There has been “a sharp increase in prices” in telecom services, and with an economic slowdown and growing debt burdens hanging over consumers, Canadians will be in no mood for more, a new study says.
The Conference Board’s latest Outlook for Canada’s Telecommunications Industry reports that telecom prices rose 5 per cent in 2014, “most likely driven by wireless price increases.”
It links the price hikes to the CRTC’s introduction of a wireless code of conduct in 2013, which, among other things, limited wireless contract lengths to two years, ending the three-year contracts commonly seen in Canada.
"Although consumers’ thirst for wireless data is set to grow at a rapid pace for the foreseeable future, their capacity and willingness to spend more on telecommunications services will not follow suit,” Conference Board of Canada senior economist Kristelle Audet said in a statement.
"The amounts households are dedicating to TV, Internet and wireless services will continue to be constrained by slower growth in disposable income and high debt burdens.”
The report forecasts telecom revenues will grow 2.3 per cent this year, the slowest rate since the 2009 recession. It sees telecom prices rising another 3.7 per cent this year. But by next year, “the big telecom carriers will likely realize that consumers do not have room in their household budgets to bear higher wireless prices without decreasing demand for other telecom services,” the report said.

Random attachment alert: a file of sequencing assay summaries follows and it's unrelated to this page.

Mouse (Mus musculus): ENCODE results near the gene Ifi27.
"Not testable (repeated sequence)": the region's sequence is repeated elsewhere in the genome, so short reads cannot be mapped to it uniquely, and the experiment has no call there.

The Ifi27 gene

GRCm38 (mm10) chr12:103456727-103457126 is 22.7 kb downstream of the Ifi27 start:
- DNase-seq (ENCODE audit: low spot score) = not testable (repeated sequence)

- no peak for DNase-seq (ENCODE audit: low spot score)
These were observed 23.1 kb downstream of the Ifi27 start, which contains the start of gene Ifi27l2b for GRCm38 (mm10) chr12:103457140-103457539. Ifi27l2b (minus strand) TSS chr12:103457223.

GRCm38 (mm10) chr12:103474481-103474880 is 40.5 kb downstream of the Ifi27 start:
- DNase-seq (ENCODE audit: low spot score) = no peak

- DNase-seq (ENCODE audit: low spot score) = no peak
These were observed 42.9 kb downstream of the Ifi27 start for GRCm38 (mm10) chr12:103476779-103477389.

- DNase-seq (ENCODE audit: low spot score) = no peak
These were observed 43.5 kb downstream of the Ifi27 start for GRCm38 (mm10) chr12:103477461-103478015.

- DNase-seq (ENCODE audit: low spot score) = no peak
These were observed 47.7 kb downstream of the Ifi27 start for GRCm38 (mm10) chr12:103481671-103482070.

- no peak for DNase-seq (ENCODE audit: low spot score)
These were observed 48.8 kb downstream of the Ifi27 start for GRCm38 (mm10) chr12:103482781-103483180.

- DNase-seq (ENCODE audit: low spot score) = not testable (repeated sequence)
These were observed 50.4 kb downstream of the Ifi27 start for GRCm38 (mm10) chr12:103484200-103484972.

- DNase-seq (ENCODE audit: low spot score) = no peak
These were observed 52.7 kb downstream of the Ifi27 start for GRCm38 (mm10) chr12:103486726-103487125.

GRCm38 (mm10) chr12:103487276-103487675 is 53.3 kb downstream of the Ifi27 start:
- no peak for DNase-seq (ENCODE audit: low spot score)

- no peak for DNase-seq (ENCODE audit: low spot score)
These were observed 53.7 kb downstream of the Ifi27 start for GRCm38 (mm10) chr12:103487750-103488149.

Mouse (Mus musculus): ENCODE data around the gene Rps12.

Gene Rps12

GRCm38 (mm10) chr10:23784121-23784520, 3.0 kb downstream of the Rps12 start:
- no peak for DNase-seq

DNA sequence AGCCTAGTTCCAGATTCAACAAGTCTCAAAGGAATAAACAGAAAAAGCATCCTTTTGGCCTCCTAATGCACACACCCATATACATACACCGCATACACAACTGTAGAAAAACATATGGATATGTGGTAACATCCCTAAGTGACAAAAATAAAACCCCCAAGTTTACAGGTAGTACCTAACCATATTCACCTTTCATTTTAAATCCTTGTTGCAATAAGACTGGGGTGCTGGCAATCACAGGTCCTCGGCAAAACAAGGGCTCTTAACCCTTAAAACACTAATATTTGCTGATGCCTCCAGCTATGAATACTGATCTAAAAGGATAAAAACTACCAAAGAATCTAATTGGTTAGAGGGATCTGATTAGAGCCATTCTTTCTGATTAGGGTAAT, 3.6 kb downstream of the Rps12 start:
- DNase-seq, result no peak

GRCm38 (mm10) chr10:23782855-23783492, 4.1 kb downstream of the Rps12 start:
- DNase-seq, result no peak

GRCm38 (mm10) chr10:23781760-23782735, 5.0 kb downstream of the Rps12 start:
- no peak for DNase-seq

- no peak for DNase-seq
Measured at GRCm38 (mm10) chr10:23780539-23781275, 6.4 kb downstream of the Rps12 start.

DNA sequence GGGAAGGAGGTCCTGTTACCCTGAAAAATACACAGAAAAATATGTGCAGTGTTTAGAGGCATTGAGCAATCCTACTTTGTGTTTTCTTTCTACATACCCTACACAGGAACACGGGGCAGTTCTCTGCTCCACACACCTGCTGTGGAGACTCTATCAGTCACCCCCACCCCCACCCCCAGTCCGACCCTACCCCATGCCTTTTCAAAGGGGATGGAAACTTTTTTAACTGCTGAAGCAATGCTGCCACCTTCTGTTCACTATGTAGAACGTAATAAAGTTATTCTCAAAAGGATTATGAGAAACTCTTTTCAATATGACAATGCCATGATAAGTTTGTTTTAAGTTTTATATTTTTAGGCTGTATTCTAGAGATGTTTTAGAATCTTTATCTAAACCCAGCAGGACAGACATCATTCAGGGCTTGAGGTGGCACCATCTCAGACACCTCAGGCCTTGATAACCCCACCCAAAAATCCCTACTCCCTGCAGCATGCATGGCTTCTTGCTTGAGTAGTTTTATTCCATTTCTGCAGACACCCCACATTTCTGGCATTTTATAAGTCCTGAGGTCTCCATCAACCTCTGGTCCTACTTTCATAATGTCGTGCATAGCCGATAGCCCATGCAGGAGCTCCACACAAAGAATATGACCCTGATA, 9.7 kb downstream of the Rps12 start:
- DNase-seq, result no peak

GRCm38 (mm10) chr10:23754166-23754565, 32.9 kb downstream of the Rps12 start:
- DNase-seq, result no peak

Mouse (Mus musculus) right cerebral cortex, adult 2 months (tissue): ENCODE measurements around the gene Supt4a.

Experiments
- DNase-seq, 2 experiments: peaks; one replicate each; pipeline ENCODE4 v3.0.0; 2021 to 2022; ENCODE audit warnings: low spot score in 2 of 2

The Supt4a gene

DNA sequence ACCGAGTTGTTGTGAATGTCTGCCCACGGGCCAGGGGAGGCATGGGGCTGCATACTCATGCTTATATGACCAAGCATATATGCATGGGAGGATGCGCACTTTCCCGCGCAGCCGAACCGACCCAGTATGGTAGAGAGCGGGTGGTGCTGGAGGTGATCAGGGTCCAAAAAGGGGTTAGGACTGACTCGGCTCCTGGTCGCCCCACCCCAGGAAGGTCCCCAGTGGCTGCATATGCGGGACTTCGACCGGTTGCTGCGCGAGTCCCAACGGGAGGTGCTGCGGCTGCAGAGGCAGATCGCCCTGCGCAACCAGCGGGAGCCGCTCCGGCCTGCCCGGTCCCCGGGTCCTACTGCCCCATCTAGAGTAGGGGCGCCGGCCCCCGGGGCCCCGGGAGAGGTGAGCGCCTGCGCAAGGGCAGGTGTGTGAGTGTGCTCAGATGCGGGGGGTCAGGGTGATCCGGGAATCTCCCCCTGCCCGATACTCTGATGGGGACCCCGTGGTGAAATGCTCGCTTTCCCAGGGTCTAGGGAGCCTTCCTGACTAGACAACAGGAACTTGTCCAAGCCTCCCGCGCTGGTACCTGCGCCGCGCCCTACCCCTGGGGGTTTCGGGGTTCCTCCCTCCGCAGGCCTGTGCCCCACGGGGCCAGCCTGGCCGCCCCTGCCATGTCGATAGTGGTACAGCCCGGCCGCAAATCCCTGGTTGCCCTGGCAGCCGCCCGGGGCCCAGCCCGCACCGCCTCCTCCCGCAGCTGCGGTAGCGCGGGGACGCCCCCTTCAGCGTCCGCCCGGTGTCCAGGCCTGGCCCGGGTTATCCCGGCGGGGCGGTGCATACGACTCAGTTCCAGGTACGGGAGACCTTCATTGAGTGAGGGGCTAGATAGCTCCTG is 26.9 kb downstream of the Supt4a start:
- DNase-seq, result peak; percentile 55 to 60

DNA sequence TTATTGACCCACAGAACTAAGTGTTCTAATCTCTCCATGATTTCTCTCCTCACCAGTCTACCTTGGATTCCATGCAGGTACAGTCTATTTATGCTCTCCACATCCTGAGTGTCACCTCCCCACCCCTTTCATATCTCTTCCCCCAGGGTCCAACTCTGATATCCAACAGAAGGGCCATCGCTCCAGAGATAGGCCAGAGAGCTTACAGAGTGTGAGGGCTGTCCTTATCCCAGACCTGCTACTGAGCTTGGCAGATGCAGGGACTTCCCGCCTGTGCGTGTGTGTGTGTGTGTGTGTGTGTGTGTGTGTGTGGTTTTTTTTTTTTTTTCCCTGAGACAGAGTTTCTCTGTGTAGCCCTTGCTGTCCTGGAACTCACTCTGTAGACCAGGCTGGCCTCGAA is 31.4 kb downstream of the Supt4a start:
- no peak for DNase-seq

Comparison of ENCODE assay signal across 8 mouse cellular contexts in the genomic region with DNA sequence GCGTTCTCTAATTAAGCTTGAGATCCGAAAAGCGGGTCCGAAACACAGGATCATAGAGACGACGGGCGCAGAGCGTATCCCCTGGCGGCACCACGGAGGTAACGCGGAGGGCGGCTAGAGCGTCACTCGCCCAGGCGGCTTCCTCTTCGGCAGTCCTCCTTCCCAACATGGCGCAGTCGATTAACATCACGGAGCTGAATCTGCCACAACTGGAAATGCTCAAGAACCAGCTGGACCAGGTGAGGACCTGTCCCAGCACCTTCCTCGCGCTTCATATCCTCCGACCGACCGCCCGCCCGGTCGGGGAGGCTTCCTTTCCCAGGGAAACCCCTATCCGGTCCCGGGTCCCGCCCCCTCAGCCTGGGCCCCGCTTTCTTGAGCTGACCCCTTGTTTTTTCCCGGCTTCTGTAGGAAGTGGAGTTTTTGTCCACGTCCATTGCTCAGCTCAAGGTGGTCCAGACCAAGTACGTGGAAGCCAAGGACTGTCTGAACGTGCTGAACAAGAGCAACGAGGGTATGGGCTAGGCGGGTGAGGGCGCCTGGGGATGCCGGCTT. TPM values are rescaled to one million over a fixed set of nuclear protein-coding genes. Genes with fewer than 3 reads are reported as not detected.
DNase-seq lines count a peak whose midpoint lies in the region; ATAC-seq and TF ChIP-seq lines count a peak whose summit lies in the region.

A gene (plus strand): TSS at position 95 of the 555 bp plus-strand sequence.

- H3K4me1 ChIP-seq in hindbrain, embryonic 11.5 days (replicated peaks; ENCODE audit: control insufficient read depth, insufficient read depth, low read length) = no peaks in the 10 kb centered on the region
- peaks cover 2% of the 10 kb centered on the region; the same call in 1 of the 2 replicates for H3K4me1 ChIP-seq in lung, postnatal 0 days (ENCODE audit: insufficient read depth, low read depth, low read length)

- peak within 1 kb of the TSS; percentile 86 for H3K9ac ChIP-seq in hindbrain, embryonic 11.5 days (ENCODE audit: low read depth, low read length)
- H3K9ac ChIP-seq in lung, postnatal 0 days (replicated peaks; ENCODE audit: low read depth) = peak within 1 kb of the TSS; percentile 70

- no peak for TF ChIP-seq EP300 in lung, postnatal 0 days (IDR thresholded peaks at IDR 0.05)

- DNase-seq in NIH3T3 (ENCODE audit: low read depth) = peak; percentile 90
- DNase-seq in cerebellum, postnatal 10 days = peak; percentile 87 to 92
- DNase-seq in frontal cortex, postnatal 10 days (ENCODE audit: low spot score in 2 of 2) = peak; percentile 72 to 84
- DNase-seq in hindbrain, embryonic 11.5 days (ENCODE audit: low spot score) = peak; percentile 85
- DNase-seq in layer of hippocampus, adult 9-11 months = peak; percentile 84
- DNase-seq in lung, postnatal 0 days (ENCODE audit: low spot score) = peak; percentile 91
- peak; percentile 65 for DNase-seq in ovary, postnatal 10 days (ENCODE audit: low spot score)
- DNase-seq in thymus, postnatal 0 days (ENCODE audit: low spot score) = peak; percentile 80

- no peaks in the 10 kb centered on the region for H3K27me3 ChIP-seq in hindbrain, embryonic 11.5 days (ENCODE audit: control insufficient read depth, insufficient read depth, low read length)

“Having to bear the sharp hike in the cost of monthly wireless plans, some consumers had no choice but to try to reduce their spending on other types of telecommunications services."
One area where many Canadians are reducing spending is cable TV. A recent study carried out for the CBC found 16 per cent of Canadians live without cable TV, up from 12 per cent three years ago. That outflow of customers has hurt Canadian telcos’ bottom line, but the Conference Board report notes the telcos are now working developing Netflix-style over-the-top streaming services such as Rogers and Shaw’s Shomi and Bell’s CraveTV.
“Increasing the variety of paid content available to all Internet users rather than TV subscribers alone is likely to help mitigate the impact of declining revenues from TV subscribers,” the Conference Board said.
All the same, it sees the wireless sector remaining strong and ending 2015 with $8.3 billion in profit.
“With little threat to the incumbent’s dominance in the wireless segment — by far the most profitable one — the industry will be able to sustain its high profit margin throughout the forecast period,” the report said.
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